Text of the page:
Myanmar is a country that is comparatively new on tourist’s radar, and while it is still Southeast Asia, there are quite a few things that set it apart from its neighbours. As its former capital, Yangon has witnessed many histories and a city in rapid development. With many travel information on Myanmar out of date, I thought it’s fitting to share my top ten tips for Yangon!
>Heading to Yangon for the first time? I’ve got a first timers guide for you!
- 1 Conservative but not strict
- 2 Card and ATM still not really functional
- 3 Can exchange a small amount of USD at a good rate at the airport
- 4 Grab and Uber readily available
- 5 Downtown full of one-way street and traffic
- 6 Haggling is surprisingly hard!
- 7 It’s extremely safe!
- 8 The city is a work in Progress
- 9 Thanaka Powder
- 10 Communal utensils and sauces at street food vendors
Conservative but not strict
Many people advise me to be as modest as possible before my visit, but it seems the rules for foreigners are much relaxed. Of course, clothes that bare butt, belly, and cleavage are still unacceptable in a conservative country, however, shorts and tanks are accepted outside of temples. But if you truly want to blend it, wear longyis! It’s a kind of wrap skirt with traditional fabric that’s beautifully embroidered, and Burmese of any age and gender wears them with any old top. I absolutely love their traditional wear, especially the co-ord set that you still see many ladies wear.
Card and ATM still not really functional
This is the one tip I found online that is applicable. My Burmese friend had warned me before my arrival, too. So bring money to exchange and be prepared that it might not be that easy to get money out!
That said, many popular restaurants and shops do accept credit card and USD, so while you should have some cash on hand, cards can still be used.
Can exchange a small amount of USD at a good rate at the airport
You cannot exchange Myanmar Kyat outside of the country, but the upside is that the rate at the airport is pretty good and standard across the board. It’s even cheaper and more convenient than trying to exchange it downtown, and you can easily change the money back (albeit at a lower rate) when you head out.
You can also exchange other currencies for Kyat such as Euros, Singaporean Dollars, and Japanese Yen, though crisp, new USD is still the most popular and widely accepted.
Grab and Uber readily available
While most taxis in Yangon do not have a meter, you can easily call one using Grab or Uber. Both provide you with the cost upfront, eliminating the need to negotiate with the driver. Another tip is to find out what the fare is using Grab, so even if you flag a taxi down you can negotiate with the driver with a price point in mind. More tips on using Uber and Grab on my ultimate guide to Yangon.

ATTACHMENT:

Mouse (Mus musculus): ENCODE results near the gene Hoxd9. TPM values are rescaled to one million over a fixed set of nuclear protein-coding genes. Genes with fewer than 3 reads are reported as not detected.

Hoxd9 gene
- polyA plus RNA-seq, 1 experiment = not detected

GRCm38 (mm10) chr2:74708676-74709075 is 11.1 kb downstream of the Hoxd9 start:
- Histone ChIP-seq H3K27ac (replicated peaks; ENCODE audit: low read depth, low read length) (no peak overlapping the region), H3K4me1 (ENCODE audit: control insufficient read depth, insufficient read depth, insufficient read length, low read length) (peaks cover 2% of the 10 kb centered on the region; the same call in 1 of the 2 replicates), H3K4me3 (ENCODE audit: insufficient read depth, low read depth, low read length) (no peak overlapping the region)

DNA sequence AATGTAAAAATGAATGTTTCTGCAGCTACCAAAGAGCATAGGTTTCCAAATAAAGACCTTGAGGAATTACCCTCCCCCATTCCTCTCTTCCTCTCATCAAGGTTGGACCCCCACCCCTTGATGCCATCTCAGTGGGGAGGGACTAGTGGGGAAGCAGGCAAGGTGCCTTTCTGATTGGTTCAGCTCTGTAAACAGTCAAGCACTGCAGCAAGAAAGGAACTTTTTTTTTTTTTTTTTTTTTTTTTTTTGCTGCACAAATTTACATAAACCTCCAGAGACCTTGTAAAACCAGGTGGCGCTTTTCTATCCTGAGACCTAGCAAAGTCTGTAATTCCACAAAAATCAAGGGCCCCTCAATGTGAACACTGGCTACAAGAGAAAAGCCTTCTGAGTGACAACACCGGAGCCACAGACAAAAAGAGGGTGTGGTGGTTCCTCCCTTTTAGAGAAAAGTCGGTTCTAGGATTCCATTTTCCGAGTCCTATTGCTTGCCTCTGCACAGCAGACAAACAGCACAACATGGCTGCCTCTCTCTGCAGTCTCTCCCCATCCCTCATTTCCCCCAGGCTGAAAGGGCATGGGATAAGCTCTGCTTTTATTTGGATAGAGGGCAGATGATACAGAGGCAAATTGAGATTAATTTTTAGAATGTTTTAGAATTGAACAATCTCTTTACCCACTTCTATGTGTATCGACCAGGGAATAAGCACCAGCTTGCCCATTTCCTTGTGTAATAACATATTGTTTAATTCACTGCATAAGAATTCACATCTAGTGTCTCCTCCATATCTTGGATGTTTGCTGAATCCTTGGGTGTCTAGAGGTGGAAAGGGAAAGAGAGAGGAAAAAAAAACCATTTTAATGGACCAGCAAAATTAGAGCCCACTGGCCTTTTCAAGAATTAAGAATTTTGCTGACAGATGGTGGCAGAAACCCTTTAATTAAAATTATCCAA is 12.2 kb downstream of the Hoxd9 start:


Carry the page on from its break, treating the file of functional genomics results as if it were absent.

Downtown full of one-way street and traffic
So if your destination of choice is less than 20 minutes’ walk and you can stand the heat, walking is your best option. The downtown area is a one-way street traffic and it can be crazy during the peak hour. Crossing the road is similarly hectic, though the pedestrian lights are there and most drivers do follow it.
Haggling is surprisingly hard!
Prices are pretty standard across the board at markets, and we find it difficult to negotiate them down unless you are purchasing more than one items. They simply do not partake in the ‘walk away and lower prices’ game.
It’s extremely safe!
As a Buddhist country, the local people believe in Karma and Yangon has a very low crime rate against foreigners. Robbery and stealing are very frowned upon, and I felt very safe on my lone walk with a camera at night. That said, you might still get cheated and scammed if you are not careful, but most people I know are friendly, often striking up a conversation with me and offering me sight-seeing advice! A kind little girl even helped me find a seat on the circle train, and a teacher walked me back to my hotel because he wasn’t sure I can cross the road myself.
The city is a work in Progress
Yangon might be a historic city, but parts of it have fallen out of repair. The pavement, though they do exist, aren’t always even and oftentimes you will have to watch out for a hole or two. There are rates around, so be mindful of that.
The same goes for many of the colonial buildings. Though Yangon has the largest preserved British colonial centre in South East Asia, many of the buildings are now in despair, though some still retain their official use back in the days.
A lot of infrastructures aren’t ready either, such as the wooden walkway along the Kangwaki lake that is under massive reconstruction, the Aquarium that’s yet to be finished, and new buildings are popping up left, right, and centre.
Not so much as a travel tip, but rather an explanation to the white powder that you frequently seen smeared on the female Burmese’ face. Thanaka is a purely cosmetic powder that derived from the Thanaka bark being grounded. It’s been used for generations, acting as whitening agent, sunscreen, acne treatment and much more. When I went for a massage at Sapel Foot Spa, they put some on me and it doesn’t feel sticky or bad.
Communal utensils and sauces at street food vendors
Street food in Myanmar is definitely a must-try, but be prepared to share sauces and even chopsticks with fellow diners! It’s definitely not for those with a weak stomach, but it is a green way to do things (I guess?). When I was on the street food tour, we had to ask for extra chopsticks because there was only two between six of us!